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Treatment Satisfaction in the CTN Cocaine Use Reduction with Buprenorphine (CURB) Study.

Poster presented at the College on Problems of Drug Dependence (CPDD) annual meeting, Phoenix, AZ, June 13-18, 2015.

Christie Thomas, MPH, Maureen P. Hillhouse, PhD, Alfonso Ang, PhD, Jeffrey J. Annon, MA, Larissa J. Mooney, MD, Albert L. Hasson, MSW, Walter Ling, MD (all from Integrated Substance Abuse Programs, University of California, Los Angeles, PR Node).

Treatment satisfaction in research may be associated with treatment retention, engagement, and outcomes. Including a satisfaction measure not only collects data on participants' attitudes about the treatment provided, but provides an unspoken message that participants' opinions are valued. The current study examines results of a treatment satisfaction survey administered to participants enrolled in the multi-center National Drug Abuse Treatment Clinical Trials Network (CTN) Cocaine Use Reduction with Buprenorphine (CURB, CTN-0048) trial to assess opinions about study participation. This secondary analysis uses a 9-item satisfaction survey self-administered by cocaine-dependent participants at the end of the 8-week study. All participants received extended-release injectable naltrexone and were randomly assigned to 1 of 3 daily, sublingual buprenorphine/naloxone (BUP) conditions: 16mg BUP (BUP16), 4mg BUP (BUP4), 0mg BUP (placebo, PLB), plus weekly CBT. Satisfaction ratings were based on a 5-point Likert Scale.

Two hundred and seventy-eight (278) surveys were collected for a 92% completion rate. Most participants (93.5%) reported being satisfied or very satisfied with their overall experience in the study, and 84.9% reported that they would definitely participate again if given the opportunity. No difference in overall satisfaction was found between the BUP groups and the PLB group (BUP4 vs PLB, p=0.08; BUP16 vs PLB, p=0.43). Satisfaction was not associated with retention, CBT attendance, or cocaine use outcomes. Participants were also asked to what medication group they thought they were assigned, and 56.8% had an opinion whereas 43.2% were unsure. Of those with an opinion, 26.3% correctly guessed their group assignment. Additional analyses of items addressing participant opinion of the study medication and counseling will be presented.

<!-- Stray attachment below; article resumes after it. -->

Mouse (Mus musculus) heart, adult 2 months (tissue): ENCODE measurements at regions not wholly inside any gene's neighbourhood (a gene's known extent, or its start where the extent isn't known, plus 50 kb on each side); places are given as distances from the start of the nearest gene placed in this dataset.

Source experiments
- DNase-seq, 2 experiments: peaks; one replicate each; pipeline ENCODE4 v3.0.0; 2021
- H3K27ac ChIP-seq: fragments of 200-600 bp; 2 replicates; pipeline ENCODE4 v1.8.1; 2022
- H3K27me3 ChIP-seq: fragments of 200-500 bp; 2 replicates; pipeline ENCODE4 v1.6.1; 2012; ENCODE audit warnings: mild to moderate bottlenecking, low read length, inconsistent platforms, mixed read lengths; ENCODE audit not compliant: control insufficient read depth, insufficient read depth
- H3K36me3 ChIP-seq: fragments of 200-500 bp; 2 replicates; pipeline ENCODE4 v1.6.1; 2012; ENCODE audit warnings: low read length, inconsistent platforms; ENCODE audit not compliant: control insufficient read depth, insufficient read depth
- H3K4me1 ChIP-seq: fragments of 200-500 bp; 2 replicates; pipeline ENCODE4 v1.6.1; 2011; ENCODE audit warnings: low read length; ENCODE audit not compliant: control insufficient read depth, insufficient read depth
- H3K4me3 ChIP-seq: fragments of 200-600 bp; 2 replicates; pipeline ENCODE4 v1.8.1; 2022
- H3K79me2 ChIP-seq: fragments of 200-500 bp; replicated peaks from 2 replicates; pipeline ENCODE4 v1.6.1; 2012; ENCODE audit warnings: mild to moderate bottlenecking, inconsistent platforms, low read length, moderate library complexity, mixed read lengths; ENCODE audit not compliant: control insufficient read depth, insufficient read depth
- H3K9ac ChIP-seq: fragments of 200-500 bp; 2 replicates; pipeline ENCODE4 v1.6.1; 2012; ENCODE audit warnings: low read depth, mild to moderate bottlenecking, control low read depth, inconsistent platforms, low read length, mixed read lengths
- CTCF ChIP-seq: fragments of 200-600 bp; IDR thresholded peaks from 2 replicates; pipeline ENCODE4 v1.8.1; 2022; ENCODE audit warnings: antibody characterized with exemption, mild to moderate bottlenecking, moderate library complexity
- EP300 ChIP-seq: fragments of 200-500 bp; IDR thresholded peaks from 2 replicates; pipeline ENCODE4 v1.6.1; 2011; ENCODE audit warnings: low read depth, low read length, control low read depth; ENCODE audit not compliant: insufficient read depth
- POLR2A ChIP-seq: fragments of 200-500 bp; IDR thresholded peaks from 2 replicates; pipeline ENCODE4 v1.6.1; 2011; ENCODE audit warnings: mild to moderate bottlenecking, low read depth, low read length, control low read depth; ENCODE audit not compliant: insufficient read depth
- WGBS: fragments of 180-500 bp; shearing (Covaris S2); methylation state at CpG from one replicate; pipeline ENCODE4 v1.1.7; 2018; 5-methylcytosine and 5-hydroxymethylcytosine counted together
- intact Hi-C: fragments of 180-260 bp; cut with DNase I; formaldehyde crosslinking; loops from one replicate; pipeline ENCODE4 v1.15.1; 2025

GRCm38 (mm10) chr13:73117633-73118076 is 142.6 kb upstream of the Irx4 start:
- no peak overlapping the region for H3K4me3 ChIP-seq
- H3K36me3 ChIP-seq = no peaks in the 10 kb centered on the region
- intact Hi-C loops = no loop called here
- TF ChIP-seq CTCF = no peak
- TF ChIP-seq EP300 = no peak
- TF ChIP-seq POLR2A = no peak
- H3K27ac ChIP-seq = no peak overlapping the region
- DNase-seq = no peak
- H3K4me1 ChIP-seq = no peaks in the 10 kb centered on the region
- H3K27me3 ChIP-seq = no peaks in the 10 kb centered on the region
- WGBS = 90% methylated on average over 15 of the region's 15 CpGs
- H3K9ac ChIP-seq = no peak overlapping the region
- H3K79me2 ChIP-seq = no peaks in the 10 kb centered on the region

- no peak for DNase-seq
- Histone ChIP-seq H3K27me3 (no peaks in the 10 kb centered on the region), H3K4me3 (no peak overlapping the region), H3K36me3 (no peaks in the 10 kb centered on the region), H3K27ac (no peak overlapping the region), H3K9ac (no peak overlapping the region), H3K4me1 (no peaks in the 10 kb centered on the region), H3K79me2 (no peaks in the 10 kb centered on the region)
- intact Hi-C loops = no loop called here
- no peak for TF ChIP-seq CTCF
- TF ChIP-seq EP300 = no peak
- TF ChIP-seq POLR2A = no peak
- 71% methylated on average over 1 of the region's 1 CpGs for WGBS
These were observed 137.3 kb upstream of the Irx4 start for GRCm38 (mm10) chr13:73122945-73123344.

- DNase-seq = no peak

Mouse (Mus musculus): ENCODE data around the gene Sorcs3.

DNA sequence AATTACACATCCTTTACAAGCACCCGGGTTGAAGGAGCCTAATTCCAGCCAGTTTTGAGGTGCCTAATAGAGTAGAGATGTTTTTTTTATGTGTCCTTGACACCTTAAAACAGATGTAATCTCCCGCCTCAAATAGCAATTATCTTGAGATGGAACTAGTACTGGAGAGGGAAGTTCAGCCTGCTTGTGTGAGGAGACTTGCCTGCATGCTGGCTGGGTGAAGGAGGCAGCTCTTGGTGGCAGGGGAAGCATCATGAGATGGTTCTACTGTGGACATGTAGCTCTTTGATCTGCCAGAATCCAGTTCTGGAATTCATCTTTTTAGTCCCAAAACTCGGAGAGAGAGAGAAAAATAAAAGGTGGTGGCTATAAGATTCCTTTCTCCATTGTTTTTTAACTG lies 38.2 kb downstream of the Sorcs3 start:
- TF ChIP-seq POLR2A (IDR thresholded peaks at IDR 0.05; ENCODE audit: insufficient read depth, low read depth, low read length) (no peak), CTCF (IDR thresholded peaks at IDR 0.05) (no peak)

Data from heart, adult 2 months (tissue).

Conclusions: Given the high rates of treatment satisfaction reported by study participants, it is not surprising that satisfaction is not related to treatment performance and outcome. Interestingly, participant guesses about assigned treatment were no better than chance. This seems to demonstrate the effectiveness of the study blinding process. (Poster, PDF, English, 2015)

Keywords: Buprenorphine/Naloxone | Cocaine | Cognitive behavioral therapy (CBT) | CTN platform/ancillary study | Pharmacological therapy | Retention - Treatment | Treatment satisfaction | College on Problems of Drug Dependence (CPDD) annual meeting, 2015

Document No: 1157.

Submitted by Christie Thomas, MPH, CCRA, CCRC, PR Node (7/7/2015).

Ang, Alfonso mail
Annon, Jeffrey J. mail
Hasson, Albert L. mail
Hillhouse, Maureen P. mail
Ling, Walter mail
Mooney, Larissa J. mail
Thomas, Christie mail
NIDA-CTN-0048 www

Supported by a grant from the National Institute on Drug Abuse to the University of Washington Alcohol and Drug Abuse Institute.
The materials on this site have neither been created nor reviewed by NIDA.
Updated 7/2015 --